is generally called a kind heart; that is,




60 THE COTTON-TREE ; OR, EMILY,

she was willing to oblige when no re-
trenchment of her own comfort was to be
the sacrifice. In compliance: with our ear-
nest -entreaties, it was therefore arranged,
that Lucille and I were to be sharers of
the same bedroom ; this was a real blessing
to me, and in the retirement of that little
chamber, many a lesson of holy instruction
did I receive from that young disciple.
There was so much diffidence and hu-
mility about Lucille, that she never ven-
tured to give me advice'; indeed the dear
child seemed scarcely to know how
closely she was walking with her God;.
though I have no doubt she felt the secu-
rity and peace which is ever the portion
of those who live in communion with
their Saviour.




THE LITTLE WEST INDIAN.


At night she would frequently remind
meof the blessings we enjoyed: Emily,"
she would say, have we not many mer-
cies ? These warm rooms, these comfort-
able beds ? 0 we must not murmur !"
At other times, when she saw me giving
way to a discontented or repining spirit,
she would gently and sweetly remind me
of the sufferings of the early Christians,
how they counted not their lives dear
unto them, but rejoiced that they were
reckoned worthy to suffer for the sake of
their Saviour, contrasting our own more
favoured circumstances with theirs: and
never did this young creature awake in the
morning without breathing forth the voice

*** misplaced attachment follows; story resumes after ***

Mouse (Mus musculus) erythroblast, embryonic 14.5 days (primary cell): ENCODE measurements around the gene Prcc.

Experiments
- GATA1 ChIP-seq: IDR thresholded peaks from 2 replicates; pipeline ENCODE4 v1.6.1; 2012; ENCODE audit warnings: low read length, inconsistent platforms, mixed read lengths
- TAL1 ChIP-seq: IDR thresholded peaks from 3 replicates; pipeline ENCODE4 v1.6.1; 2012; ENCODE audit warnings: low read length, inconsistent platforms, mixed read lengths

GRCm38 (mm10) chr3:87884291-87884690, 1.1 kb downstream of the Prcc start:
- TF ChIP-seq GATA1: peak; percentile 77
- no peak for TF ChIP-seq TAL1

of thanksgiving to her Maker and Pre-
server.





62 THE COTTON-TREE ; OR, EMILY,

I think I see her now, in her white
muslin cap, sitting in her dressing-gown
at the bedside, and repeating some such
simple hymn as the following:-

Gracious Saviour, hear me!
Through the coming day,
Father be thou near me,
Watching o'er my way,
Though a weak and sinful child of dust,
Yet I lean on thee in faith and truth.

On life's early dawning
Thou hast sweetly smiled
Through the stormy morning
On thy lonely child,
And I bless thee now, through grateful tears
For thy love, the sunlight of my years.

On the orphan's sadness,
Thou hast shed a ray,
Throwing softened gladness
On the soul's dismay,




THE LITTLE WEST INDIAN.


Speaking of thyself as Father-Friend-
The faithful one, enduring to the end.

Saviour, now I sing thee
Childhood's grateful hymn;
Help me, Lord, to bring thee
Praise when life grows dim;
In youth, in age I ask but for thy love,
To shed on life the glory from above!


But the summer vacation was over, and
the young ladies had all returned. In a
day or two, everything went on again in
the same routine as if no holidays had
separated us. Lucille became yet fonder
of me; and so timid was her disposition,
that sometimes she appeared almost afraid
to leave my side.
We were soon called "The Methodists ;"
and when we brought our books into the




64 THE COTTON TREE ; OR, EMILY,

playground on Sunday evening, reproach
seemed to deepen into anger.
What !" said one of the young ladies,
to the gentle Lucille, do you mean to
tell us that you are better than we are ?
You are a little hypocrite ; and some day,
you will be put to shame." The first
part of this speech appeared wholly un-